What is Baby Sign Language?
Baby Sign Language, for us, is simply American Sign Language (ASL) used in the most basic way to communicate with your baby. Utilized in conjunction with spoken language each time you converse with your baby, ASL enhances your communication and helps develop important language skills.
Will my baby’s speech be delayed because of signing?
This is the #1 question we get about our program. “Won’t signing delay my child’s speech because he will be focused on signing instead of talking?” Well, over 35 years of research “speaks” to that with an emphatic NO. In fact it shows the exact opposite is true. Just as children learn to crawl before they can walk, signing becomes a natural transition to speaking. Babies have the ability to use sign language (by utilizing their motor skills) before they have the skills to speak. Additionally, as they mature and develop these skills they will be able to express more complex thoughts and ideas.
Why should my hearing baby learn sign language?
In addition to understanding the concept of language earlier, and being able to speak sooner, there are many other benefits to you and your hearing baby learning sign language. Children who sign are less frustrated because they are able to communicate their wants needs and desires to their parents. This leads to you as a parent being less frustrated because you understand your child’s wants, needs and desires. Babies who sign also develop a closer bond with their parents, because without the frustration, there are more positive interactions between them. Additionally, babies develop a higher level of trust. They know their parents understand them and consequently, are happier and more confident.
Why American Sign Language (ASL)?
American Sign Language is a rich and well known language. Babies approximately six months old have the cognitive skills as well as the motor skills to use sign language. It also offers your baby a systematic way to understand language in a form they can respond to. By utilizing a real language, you are providing your child with the ability to communicate with anyone who understands ASL, which happens to be the third most spoken language in the U.S.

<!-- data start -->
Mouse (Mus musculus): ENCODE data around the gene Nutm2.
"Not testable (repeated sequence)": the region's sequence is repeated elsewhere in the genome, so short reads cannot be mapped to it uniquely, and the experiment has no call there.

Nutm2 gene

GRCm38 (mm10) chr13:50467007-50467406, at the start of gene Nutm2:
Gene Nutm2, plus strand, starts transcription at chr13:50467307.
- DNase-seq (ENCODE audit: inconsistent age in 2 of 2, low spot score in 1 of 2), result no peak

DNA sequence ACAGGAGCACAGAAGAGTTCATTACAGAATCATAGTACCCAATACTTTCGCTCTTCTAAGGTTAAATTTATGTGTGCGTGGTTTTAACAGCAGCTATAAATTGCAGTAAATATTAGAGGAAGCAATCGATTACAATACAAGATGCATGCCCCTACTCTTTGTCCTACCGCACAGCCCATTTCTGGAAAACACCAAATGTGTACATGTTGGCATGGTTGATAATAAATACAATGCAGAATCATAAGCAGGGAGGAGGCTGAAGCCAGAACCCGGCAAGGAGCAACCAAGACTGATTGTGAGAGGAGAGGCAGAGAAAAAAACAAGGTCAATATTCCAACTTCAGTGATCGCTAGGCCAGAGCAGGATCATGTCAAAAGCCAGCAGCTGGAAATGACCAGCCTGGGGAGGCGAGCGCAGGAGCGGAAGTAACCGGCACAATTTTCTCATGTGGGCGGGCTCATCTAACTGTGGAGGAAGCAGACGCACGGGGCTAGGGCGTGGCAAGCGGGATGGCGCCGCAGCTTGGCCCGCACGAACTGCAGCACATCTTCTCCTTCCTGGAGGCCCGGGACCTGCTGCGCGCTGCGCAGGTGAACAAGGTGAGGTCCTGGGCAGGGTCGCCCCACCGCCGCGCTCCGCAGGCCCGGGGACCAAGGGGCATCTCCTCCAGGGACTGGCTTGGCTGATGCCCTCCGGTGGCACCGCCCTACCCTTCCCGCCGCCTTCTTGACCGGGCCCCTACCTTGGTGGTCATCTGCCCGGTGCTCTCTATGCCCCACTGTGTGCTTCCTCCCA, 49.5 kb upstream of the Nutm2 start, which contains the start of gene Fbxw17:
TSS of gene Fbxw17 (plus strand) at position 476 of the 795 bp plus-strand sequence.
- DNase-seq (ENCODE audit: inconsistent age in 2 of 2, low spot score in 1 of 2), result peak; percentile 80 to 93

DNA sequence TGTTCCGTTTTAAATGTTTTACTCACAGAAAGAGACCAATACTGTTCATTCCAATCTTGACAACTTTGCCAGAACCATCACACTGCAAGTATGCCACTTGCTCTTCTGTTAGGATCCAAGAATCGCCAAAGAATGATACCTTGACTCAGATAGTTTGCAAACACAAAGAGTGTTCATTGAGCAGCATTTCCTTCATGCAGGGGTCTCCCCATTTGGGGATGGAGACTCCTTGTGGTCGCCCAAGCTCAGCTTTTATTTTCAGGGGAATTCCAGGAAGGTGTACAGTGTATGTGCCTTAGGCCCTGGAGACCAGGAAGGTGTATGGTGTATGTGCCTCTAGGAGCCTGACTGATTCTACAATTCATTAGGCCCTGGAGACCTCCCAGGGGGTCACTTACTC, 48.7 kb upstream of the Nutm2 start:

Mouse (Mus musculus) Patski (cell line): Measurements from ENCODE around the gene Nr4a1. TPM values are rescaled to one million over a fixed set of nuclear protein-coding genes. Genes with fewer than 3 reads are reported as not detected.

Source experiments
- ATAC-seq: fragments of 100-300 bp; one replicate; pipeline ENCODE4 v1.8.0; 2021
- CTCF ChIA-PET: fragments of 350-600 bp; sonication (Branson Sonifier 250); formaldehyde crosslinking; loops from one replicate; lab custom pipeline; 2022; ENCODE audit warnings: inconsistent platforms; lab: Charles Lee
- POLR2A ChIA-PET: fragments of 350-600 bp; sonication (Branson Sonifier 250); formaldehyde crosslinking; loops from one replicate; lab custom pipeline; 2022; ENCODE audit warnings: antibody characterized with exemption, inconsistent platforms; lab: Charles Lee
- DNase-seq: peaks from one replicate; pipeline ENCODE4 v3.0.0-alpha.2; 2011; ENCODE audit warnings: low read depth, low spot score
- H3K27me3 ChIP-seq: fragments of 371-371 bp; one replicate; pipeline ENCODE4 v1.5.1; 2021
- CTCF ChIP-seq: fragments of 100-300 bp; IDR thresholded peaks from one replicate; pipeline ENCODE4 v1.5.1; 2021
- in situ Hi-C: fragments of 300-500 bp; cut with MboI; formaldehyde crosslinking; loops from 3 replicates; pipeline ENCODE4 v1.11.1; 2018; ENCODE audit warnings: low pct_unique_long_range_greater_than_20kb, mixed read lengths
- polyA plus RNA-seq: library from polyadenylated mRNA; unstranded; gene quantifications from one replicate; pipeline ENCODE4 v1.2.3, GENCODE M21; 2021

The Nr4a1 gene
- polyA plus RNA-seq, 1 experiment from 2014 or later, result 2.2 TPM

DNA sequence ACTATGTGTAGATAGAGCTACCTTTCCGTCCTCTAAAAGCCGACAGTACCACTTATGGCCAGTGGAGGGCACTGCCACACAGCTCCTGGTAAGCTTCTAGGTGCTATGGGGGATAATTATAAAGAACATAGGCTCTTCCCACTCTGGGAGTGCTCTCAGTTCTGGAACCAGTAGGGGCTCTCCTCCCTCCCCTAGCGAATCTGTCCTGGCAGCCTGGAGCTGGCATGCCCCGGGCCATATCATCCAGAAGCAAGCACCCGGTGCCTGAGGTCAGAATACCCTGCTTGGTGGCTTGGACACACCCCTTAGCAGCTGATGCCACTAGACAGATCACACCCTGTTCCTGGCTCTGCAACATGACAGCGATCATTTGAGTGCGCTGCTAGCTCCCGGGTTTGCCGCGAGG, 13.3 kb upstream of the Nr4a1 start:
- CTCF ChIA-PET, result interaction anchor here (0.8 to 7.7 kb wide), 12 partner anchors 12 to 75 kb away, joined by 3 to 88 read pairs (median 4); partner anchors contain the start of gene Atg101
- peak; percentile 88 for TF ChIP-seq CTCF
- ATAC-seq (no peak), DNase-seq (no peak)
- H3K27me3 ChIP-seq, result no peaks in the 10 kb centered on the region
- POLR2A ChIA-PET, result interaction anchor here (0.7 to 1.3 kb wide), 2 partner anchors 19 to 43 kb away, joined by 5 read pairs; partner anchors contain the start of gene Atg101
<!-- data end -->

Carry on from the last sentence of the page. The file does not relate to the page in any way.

At what age should my baby start learning to sign?
By the age of six to seven months old babies have the cognitive ability as well as the motor skills to be able to form and understand signing. Much research has been done over the last 35 years or so with hearing babies between the ages of 6 months – 2 years (or known as pre-verbal). They were studied by many different experts who have written many books and published several studies showing the positive effects of using ASL.
When should I expect to see my child signing back to me?
As with learning any new skill, this will depend upon your child, his age, your consistency in using signs, etc. Once your baby understands and internalizes the meaning of what you are trying to teach him, he will get it and never look back!
How are Baby Sign-A-Long classes taught?
Our program consists of Three Major Components. 1. ASL- we teach the signs for you to use every day in everyday situations, with all of the benefits that ASL brings. 2. Literacy- as former educators, we realize the important role of literacy in a child’s development. That is why we have made our program literacy-based. We have included books into every class as well as techniques to help you make reading to your child an inviting and natural, positive experience. 3. Parenting Tips - it’s hectic enough being a mom of young children and trying to keep it all together. Whether it is trying to get dressed in the morning, going to bed at night, or just trying to get the car-seat buckled, there is constantly a challenge awaiting us. We introduce some helpful tips in each class that will turn those challenges into positive experiences.
We have organized our classes to be a “typical day in your baby’s life,” from waking up, to getting dressed, to meal time, to going out, to bedtime, and everything in between. This approach will help make signing a natural part of your everyday routines. We learn through signing, singing, dancing, reading, and playing games. We have group time, center time, and individual time, plus a “Parent Reality Check” where you share your experiences from week to week, and by doing so, help each other, and create supportive relationships in the process.